(Jemma Paradise/Orange Appeal)
In this fast paced, ever changing world, advances in technology are often seen as the key to success. Development in communication has empowered businesses across the world and given opportunity to far-reaching communities, but whilst many use this modern media to achieve their dreams and stay in touch with friends, others have fallen prey to its obsession, trapped in a negative cycle that takes control of their lives. The OA caught up with Bailey Parnell, founder and CEO of Skillscamp, to discuss her insight on this growing paradox and its potential to transform the world of communication, both for better and for worse.
What are the long term effects of growing up in a culture of social media?
The truth of the research is that we are not going to know the real answer to that until we have teenagers that have grown up and are able to reflect on what it was like. We are in a very particular phase of history right now where young people are growing up with social media, yet the parents, educators, and adults have not.
So we are kind of guessing what the long term effects are of this mass addiction; if they go unrecognized, we are going to have a crisis of confidence and loneliness, which are definitely feelings that carry on into adulthood. The addiction (to social media) is both physiological and physical, which makes it especially hard to break. It not only affects your offline life and how you move through the day but also impacts your sense of self; constant engagement in the media’s upward comparisons have been linked to a decline in mental health. In that respect, how is social media affecting the way adolescents view themselves in terms of their self-confidence, self-image, and overall identity?
Adolescents are already at the phase of life where you go compare yourself (which is perfectly normal) as a means of socialization. This happened long before social media,
but now, the comparisons don’t turn off, are directly tied to your identity, and quantified by likes/shares for everyone to see, even more tangible now than it was subjective before. Personalities have become a commodity, with interesting philosophical consequences
Moving into a workplace dynamic, currently, face-to-face communication is central to the success of companies and overall achievement in the marketplace. How will teenage online interactions impact such communication?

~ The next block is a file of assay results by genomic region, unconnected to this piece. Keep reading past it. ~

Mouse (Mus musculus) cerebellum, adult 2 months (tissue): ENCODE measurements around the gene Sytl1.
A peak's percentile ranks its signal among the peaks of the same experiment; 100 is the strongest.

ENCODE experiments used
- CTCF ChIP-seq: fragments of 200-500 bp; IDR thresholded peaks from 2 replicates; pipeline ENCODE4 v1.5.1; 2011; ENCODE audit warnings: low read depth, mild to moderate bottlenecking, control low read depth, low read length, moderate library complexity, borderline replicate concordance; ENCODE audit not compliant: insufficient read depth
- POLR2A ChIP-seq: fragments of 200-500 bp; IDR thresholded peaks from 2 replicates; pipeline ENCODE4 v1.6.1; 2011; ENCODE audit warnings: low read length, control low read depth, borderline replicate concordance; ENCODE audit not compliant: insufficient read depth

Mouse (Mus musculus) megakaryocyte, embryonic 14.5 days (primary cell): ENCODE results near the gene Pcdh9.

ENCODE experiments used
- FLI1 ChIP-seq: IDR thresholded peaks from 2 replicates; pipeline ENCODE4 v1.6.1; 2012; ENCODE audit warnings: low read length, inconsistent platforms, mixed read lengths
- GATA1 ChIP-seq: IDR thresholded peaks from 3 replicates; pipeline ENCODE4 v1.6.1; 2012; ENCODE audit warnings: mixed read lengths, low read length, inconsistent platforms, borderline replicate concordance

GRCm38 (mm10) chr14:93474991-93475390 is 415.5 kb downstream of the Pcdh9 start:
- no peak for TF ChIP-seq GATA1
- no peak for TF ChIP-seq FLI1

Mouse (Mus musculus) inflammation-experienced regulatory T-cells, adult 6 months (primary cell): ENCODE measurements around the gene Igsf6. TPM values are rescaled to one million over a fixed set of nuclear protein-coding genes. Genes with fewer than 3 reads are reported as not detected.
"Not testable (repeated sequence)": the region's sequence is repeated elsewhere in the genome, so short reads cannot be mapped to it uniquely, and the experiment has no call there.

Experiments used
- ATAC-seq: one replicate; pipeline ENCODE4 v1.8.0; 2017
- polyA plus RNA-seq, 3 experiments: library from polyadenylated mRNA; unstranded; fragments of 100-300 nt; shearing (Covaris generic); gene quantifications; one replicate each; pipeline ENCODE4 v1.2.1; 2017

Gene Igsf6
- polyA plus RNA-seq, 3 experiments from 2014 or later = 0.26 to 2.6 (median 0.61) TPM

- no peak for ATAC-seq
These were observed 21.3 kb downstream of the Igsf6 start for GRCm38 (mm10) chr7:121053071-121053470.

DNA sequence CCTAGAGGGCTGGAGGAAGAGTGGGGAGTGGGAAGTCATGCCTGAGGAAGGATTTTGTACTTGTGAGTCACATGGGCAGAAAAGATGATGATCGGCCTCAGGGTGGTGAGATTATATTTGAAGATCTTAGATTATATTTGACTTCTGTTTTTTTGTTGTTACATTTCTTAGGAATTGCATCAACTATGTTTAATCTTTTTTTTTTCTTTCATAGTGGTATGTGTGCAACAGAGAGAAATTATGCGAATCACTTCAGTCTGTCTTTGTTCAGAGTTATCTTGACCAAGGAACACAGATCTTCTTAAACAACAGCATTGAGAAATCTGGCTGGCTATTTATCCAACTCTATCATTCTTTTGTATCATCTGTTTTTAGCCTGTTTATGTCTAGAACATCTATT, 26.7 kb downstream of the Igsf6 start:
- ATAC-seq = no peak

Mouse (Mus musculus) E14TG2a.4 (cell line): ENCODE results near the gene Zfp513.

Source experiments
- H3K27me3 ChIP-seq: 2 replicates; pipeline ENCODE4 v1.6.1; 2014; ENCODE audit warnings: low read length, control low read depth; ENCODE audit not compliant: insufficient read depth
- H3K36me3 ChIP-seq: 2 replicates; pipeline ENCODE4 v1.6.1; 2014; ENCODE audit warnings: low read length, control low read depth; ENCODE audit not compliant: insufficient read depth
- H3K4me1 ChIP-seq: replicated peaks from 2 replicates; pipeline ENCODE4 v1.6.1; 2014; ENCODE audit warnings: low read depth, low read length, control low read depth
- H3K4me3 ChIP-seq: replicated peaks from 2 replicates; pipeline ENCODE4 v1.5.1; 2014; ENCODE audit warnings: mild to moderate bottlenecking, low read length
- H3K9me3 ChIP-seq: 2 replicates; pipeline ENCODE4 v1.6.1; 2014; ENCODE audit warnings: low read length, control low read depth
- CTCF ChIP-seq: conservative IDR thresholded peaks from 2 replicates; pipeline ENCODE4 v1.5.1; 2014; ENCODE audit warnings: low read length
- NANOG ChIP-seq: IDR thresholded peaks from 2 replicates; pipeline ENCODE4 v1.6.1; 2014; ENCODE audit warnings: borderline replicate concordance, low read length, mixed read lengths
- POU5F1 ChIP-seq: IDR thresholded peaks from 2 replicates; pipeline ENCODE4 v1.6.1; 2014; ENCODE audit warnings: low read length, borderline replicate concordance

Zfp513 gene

If young people are addicted to a screen and they are not prioritizing the offline, then theoretically you would enter the workforce, and if you have never done any soft skills training, it is going to be tougher for you to handle in-person, offline conversations.
In your opinion, define the importance of soft skills?
The five most important soft skills you can build for yourself should start with self-awareness you need to really understand your own beliefs, values, motivators, stressors so you know when it’s in flux. And Resilience, so that when something happens, you are able to bounce back and actually thrive in the face of that. Self-confidence, because there is a version of you that really does not care this person gets more life, that does not let it affect your sense of self. Time management, because planning how you are going to spend your day and how much you are going to give to this matters. And finally, everybody should value their time more. Most people don’t appreciate the potential of time because they work in a billable hour industry. Be mindful about what you do; we did observations with participants where I watched them go through their social media feeds, and I would stop them and say “who’s that, did you ‘like’ them, what do you like about the photo.” The scroll was so mindless; you are still taking in visuals, you are still taking in everything, whether you are being mindful of it or not.
Are we going to be able to teach the next generation that it is necessary to switch off sometimes?
Yes, because we need to. Social media is a risky behavior like sex and drugs and alcohol. There is a mass addiction right now by every definition of addiction, physiologically and physically, and like we know with drugs and alcohol, too much of a good thing is a bad thing. It is not meaning we need to abstain, but rather know where to draw the line and understand the need to take breaks. More importantly than ever though, more important than switching off, is just moderating consumption.